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Double Fellowships win for Curtin educators — Academics recognised for leadership and excellence in higher education

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Two Curtin University academics have been awarded prestigious 2016 Office for Learning and Teaching National Excellence Fellowships.

Associate Professor Lisa Tee, from the School of Pharmacy, and Dawn Bennett, a John Curtin Distinguished Professor in Humanities’ Research and Graduate Studies, received the Fellowships in recognition of their demonstrated leadership capacity in higher education.

The Federal Government grants will enable the academics to undertake strategic programs surrounding educational issues as well as extend their scholarly understanding.

Associate Professor Tee received one of eight National Teaching Fellowships for her submission, Making curriculum visible: Engaging students in learning outcomes and career relevance through a multi-dimensional, interactive map.

She said undergraduate students often made higher study choices with a limited view of how their programs were structured, which was why she created the interactive whole-of-program visualisation tool called MyCourseMap in 2013.

“The MyCourseMap tool utilises digital-touch technology and has the capacity to inform, inspire and engage students through videos of students and professionals and can be used on all mobile devices,” Associate Professor Tee said.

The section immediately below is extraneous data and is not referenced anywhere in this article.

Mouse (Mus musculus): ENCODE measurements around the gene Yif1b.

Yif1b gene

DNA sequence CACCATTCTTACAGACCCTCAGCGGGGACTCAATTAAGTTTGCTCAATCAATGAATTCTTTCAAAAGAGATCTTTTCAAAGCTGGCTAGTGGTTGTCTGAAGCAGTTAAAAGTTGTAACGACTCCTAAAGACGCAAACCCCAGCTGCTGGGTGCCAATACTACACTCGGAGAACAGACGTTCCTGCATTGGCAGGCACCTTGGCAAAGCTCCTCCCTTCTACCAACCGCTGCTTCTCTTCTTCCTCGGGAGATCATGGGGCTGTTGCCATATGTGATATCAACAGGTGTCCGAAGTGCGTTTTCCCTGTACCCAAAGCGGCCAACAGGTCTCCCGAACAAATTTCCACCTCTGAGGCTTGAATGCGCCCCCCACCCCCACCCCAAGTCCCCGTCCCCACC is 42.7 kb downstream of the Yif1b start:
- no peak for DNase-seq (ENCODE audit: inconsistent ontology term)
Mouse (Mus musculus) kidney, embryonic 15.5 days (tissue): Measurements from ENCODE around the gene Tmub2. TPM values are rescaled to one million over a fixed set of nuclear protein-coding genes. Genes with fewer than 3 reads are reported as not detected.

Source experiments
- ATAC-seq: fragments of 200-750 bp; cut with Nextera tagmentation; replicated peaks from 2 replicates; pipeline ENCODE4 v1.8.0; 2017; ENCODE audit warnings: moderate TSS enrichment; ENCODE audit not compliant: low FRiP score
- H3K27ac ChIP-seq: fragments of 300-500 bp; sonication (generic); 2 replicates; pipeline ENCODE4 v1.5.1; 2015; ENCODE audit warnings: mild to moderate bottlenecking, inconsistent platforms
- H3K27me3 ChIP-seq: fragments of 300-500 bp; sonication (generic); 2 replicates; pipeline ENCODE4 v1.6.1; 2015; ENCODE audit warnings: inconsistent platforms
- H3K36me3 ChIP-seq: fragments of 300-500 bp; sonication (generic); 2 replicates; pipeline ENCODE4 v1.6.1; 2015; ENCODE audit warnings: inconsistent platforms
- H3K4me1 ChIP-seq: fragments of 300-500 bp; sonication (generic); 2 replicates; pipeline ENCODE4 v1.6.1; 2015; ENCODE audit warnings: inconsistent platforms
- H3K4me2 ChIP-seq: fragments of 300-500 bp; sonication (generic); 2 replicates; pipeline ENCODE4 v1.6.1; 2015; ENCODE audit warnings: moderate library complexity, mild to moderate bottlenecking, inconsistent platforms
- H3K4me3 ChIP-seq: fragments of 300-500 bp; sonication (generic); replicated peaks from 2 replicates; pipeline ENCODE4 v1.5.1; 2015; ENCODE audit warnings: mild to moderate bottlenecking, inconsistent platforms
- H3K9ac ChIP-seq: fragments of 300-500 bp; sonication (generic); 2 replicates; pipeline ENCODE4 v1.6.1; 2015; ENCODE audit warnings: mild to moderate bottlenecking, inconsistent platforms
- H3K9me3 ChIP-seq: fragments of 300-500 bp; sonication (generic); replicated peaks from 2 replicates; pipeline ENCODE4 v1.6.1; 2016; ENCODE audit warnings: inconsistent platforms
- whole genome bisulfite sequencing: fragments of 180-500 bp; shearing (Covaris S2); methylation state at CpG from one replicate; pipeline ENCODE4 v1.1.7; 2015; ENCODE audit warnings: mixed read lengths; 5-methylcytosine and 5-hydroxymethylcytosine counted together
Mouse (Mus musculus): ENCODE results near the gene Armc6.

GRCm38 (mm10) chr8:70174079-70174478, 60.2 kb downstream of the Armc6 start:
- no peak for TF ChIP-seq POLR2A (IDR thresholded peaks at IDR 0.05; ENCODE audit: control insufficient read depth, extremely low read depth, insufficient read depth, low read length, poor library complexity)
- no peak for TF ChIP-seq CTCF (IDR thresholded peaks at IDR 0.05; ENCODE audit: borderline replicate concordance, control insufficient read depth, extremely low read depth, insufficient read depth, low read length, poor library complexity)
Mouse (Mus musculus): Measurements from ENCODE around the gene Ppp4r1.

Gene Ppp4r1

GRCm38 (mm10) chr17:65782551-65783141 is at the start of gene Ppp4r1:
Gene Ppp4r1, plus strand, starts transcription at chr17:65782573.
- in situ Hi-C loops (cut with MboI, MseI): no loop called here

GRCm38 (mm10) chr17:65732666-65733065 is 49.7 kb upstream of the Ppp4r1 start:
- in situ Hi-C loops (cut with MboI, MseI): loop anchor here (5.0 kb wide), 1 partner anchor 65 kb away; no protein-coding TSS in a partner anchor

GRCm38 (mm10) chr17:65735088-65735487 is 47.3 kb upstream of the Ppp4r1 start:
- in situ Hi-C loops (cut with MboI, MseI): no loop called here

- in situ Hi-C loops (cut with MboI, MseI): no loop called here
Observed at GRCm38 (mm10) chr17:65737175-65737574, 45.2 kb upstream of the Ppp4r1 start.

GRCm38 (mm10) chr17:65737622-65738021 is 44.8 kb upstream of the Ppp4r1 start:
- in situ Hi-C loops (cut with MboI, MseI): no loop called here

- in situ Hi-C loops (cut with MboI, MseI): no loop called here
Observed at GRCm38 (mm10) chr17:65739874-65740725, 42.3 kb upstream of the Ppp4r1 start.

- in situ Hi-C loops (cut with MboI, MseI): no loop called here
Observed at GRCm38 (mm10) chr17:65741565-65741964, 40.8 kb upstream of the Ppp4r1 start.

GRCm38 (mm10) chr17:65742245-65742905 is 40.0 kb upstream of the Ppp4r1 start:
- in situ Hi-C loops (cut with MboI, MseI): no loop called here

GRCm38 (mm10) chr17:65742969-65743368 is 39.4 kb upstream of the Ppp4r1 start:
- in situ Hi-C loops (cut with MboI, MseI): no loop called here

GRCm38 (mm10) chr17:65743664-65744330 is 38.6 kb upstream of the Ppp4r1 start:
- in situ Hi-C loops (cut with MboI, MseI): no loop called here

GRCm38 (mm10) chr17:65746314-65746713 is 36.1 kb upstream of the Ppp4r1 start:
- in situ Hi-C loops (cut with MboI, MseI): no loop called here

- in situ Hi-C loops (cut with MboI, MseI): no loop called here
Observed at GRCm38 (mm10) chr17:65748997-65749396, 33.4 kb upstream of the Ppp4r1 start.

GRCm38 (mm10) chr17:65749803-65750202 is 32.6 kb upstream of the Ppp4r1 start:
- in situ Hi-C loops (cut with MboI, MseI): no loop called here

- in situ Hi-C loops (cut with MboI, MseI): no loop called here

“Undergraduate students rarely get to see an overview of their studies despite their programs being developed from such a holistic approach.

“By presenting curriculum in a more student‐centred and visible form, academics engage students as active participants in the negotiation of their study choices,” she said.

Professor Bennett, director of Curtin’s Creative Workforce Initiative, was appointed one of four National Senior Teaching Fellowships for her submission, From Theory to practice: Equipping and Enabling Australia’s educators to embed employability across higher education.

She said rather than making students “job-ready”, the Fellowship would look at the ability of students to become independent decision makers by enabling them to take charge of their learning and careers.

“Students will be able to graduate knowing they are capable of adapting what they’ve learnt to work across different contexts and in different places and in different organisations,” Professor Bennett said.

Professor Bennett said the Fellowship would also extend an international network of employability experts and include residencies in the United Kingdom, United States, Europe and Australia.

More information on the 2016 Office for Learning and Teaching National Excellence Fellowships can be found at

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